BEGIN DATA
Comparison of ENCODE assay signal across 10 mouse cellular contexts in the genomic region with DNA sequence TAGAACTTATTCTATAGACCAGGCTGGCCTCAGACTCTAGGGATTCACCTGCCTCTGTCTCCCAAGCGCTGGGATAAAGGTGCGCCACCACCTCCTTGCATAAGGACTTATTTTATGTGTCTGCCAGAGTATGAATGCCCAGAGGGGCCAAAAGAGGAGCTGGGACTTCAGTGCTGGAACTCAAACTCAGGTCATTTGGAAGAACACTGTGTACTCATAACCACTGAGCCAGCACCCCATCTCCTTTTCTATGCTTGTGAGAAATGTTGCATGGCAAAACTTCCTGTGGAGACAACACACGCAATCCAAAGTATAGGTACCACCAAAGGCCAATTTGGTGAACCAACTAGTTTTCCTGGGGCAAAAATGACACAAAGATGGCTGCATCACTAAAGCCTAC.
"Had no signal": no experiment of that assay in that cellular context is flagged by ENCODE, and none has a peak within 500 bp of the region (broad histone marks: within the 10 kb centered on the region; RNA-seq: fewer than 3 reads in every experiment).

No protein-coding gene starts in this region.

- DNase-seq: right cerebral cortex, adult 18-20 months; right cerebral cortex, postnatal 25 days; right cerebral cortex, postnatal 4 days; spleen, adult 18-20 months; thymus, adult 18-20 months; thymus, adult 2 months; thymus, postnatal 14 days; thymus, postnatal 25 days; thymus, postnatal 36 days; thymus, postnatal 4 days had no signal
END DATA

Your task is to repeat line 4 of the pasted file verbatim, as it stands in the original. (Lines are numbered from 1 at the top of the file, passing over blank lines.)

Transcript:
- DNase-seq: right cerebral cortex, adult 18-20 months; right cerebral cortex, postnatal 25 days; right cerebral cortex, postnatal 4 days; spleen, adult 18-20 months; thymus, adult 18-20 months; thymus, adult 2 months; thymus, postnatal 14 days; thymus, postnatal 25 days; thymus, postnatal 36 days; thymus, postnatal 4 days had no signal